The world of eDiscovery can be intimidating. We get it.
That’s why we’ve written posts like eDiscovery 101 – Easily explain the process and costs of eDiscovery to a 5th Grader. Even then, there are a lot of terms to know and understand.
Today we’re going to break down 12 eDiscovery terms you should know.
Let’s start with an easy one: eDiscovery. eDiscovery, or electronic discovery, is a procedure by which parties involved in a legal case preserve, collect, review, and exchange information in electronic formats for the purpose of using it as evidence. eDiscovery is made easier by the use of software like Relativity, CloudNine and ONE Discovery.
What kind of information is included in eDiscovery? That takes us to our next term: Electronically Stored Information (ESI). Electronically stored information, or ESI, is the data that is in question. Types of ESI include:
- Social media activity
- Photo and image files
- Texts and instant messages
- Video and audio files such as voicemails
- Word and Excel documents
- Website activity and history
More can be read about ESI in our blog, post, Why Your Cases Data Volumes Are Exploding (and What You Should Do About It).
Here are 10 other eDiscovery terms you should know.
Assisted review. The process of having computer software electronically classify and organize documents. The software uses algorithms to review and identify documents and communications that are relevant to a case. This collection of information eliminates room for human error.
Boolean search. Boolean search is a technique that utilizes Boolean Logic to connect keywords or phrases within a single query. With Boolean Search, you can combine keywords with operators or modifiers such as ‘Not’, ‘And’, or ‘Or’ to produce more relevant results. This type of search helps you get a highly targeted set of results. Unlike Google, a Boolean search only identifies the information you aim to find.
Chain of Custody. The practice of maintaining and documenting the handling of evidence is known as chain of custody. This process is important when compiling electronic evidence as it chronologically showcases the detailed log showing who collected, handled, or analyzed evidence during an investigation, whether it’s physical or electronic.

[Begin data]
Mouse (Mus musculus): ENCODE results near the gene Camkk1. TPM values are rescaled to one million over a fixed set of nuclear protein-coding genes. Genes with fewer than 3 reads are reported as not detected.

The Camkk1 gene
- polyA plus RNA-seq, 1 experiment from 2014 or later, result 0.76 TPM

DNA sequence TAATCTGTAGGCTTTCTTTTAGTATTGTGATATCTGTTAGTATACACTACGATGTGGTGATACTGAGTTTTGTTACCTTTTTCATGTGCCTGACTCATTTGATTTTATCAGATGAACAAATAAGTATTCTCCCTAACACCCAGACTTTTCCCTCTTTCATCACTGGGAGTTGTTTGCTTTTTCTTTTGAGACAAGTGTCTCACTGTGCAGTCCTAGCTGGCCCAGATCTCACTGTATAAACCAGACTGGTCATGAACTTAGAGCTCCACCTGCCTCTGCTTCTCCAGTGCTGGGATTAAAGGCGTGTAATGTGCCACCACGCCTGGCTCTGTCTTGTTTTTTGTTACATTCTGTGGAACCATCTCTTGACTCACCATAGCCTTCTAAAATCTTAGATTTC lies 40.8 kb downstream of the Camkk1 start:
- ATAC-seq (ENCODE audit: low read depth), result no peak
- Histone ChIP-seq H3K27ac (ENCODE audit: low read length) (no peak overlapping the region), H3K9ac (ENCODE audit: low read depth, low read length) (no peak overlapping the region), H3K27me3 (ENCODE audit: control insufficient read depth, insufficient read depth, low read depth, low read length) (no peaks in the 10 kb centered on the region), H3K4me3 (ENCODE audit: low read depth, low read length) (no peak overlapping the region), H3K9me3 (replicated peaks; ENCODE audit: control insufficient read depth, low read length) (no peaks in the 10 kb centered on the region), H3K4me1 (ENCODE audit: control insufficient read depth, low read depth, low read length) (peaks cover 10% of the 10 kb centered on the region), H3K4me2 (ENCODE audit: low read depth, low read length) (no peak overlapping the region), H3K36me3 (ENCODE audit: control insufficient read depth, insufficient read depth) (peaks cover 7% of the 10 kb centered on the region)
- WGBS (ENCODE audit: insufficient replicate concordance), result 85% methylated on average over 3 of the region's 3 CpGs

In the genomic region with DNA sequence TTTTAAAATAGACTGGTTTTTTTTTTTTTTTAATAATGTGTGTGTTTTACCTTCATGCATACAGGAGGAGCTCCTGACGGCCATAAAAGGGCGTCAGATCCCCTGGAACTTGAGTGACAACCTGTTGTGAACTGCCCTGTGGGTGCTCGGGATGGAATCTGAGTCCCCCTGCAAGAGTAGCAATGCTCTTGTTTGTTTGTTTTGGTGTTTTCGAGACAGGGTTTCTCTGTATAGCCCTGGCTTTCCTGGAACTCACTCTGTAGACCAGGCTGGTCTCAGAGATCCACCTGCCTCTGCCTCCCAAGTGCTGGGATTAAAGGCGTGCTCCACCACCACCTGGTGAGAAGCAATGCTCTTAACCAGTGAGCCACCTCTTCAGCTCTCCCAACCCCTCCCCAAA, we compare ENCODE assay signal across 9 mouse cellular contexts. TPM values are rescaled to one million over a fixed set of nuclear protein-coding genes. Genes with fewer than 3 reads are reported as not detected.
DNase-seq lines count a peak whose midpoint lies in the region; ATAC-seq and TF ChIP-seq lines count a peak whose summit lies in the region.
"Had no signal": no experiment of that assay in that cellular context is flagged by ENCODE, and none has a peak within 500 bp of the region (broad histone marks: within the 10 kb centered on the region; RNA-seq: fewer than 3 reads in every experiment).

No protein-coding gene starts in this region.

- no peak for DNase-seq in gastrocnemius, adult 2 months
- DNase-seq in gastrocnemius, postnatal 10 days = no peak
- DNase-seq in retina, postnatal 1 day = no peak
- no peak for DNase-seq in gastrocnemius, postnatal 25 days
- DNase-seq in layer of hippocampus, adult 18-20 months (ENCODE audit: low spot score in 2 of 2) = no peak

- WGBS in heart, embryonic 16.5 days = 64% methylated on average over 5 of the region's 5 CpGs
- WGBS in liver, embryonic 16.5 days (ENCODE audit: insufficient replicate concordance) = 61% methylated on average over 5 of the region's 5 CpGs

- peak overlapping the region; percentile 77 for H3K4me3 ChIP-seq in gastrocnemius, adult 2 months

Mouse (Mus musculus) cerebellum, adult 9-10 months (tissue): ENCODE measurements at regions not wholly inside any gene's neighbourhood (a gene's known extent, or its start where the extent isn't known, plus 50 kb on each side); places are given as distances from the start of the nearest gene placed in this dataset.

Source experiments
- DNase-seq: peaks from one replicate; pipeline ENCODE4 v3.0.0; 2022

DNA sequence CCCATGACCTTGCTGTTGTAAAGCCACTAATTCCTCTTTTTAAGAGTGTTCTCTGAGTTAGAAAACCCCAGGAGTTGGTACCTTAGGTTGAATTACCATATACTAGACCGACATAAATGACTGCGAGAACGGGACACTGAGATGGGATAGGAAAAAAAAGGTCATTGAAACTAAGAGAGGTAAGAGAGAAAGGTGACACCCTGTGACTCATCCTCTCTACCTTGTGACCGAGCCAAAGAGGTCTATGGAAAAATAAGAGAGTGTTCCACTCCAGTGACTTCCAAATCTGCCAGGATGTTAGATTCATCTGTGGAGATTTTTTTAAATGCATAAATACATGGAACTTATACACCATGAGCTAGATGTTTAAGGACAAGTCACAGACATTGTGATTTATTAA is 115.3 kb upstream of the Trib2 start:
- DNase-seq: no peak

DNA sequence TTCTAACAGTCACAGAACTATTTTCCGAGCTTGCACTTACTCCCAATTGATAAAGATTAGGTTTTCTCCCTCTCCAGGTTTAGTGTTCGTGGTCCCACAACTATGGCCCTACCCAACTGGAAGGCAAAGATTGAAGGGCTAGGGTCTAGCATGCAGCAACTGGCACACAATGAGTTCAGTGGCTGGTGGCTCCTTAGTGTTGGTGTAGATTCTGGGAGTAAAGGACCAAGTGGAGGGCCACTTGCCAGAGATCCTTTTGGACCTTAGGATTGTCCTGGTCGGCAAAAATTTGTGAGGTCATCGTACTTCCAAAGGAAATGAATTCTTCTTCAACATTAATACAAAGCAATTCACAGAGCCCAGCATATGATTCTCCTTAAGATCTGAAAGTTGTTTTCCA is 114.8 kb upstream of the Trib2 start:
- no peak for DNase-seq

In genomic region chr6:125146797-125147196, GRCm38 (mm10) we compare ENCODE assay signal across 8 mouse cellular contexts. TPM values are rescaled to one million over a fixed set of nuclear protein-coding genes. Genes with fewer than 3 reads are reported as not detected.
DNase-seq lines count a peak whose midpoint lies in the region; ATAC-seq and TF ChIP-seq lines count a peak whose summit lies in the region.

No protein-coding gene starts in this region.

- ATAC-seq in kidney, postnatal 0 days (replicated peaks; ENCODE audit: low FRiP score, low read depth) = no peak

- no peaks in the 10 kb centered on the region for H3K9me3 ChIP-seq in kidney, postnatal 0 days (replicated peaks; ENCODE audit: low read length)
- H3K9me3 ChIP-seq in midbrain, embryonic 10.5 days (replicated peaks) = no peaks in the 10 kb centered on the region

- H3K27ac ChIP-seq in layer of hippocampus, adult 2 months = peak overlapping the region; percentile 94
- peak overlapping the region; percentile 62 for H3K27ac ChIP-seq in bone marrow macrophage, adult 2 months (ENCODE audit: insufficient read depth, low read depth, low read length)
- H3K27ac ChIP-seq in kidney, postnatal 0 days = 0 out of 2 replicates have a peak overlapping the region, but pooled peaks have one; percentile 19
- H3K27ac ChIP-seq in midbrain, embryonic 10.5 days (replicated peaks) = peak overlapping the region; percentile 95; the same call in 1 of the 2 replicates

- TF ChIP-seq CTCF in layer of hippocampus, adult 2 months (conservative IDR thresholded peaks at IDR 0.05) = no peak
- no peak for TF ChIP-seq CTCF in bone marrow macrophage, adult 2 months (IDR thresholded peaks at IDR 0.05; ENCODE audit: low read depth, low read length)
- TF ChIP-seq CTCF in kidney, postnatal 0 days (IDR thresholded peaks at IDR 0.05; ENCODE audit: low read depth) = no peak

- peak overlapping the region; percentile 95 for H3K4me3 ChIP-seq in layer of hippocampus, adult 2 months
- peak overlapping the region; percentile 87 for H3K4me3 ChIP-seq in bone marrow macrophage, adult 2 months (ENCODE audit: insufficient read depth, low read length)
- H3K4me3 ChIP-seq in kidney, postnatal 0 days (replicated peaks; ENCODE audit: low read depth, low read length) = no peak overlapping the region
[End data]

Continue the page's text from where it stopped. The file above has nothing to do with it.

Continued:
Custodian. A person that possesses administrative control of a legal document or electronic file is known as a custodian (or sometimes data custodian). When a legal investigation develops, the system around identifying, collecting, and protecting relevant content is based on the people who are the custodians of the applicable data. An example of a custodian is a person who has an email in their inbox that is relevant to the investigation.
Data mapping. Creating a comprehensive inventory of an organization’s data is called data mapping. The process organizes:
- What types and formats of data exist
- The location where the data is stored
- Which custodian is in charge of the data
- When the information should be deleted or archived
De-duplication. De-duplication, or deduping, is the process of comparing electronic records in a data set, identifying identical characteristics and removing them so the data is clean. Through the help of software algorithms, the connections between documents are scanned and flagged if they seem too similar. Deduplication strategies are an imperative eDiscovery function as they eliminate unnecessary data from document review.
Metadata. A key focus of eDiscovery is the ‘data about data’ also known as Metadata. On every piece of technology, information is generated by tracking your usage that then creates a digital footprint. Examples of metadata include:
- When a file was created
- When it was last modified
- Where it’s located on a device
Normalization. Normalization, or data normalization, is the act of reorganizing data so there is no redundancy and so all related data items are stored together. It allows databases to be streamlined, ensuring they take up less space and make review easier.
OCR. Optical character recognition or OCR is the process of technology scouring through documents to recognize letters, numbers, and any other written characters, converting images into searchable text. This is particularly helpful for scanned files making them easier to review and search for relevant information.
Predictive Coding. Simply put, predictive coding is the automation of document review. Also referred to as technology-assisted review (TAR) or computer-assisted review (CAR), predictive coding technology creates efficiency by categorizing data in a usable way, making the review process more streamlined.
While eDiscovery can be overwhelming, it doesn’t have to be. We walk attorneys and paralegals through the process (and lingo!) every day.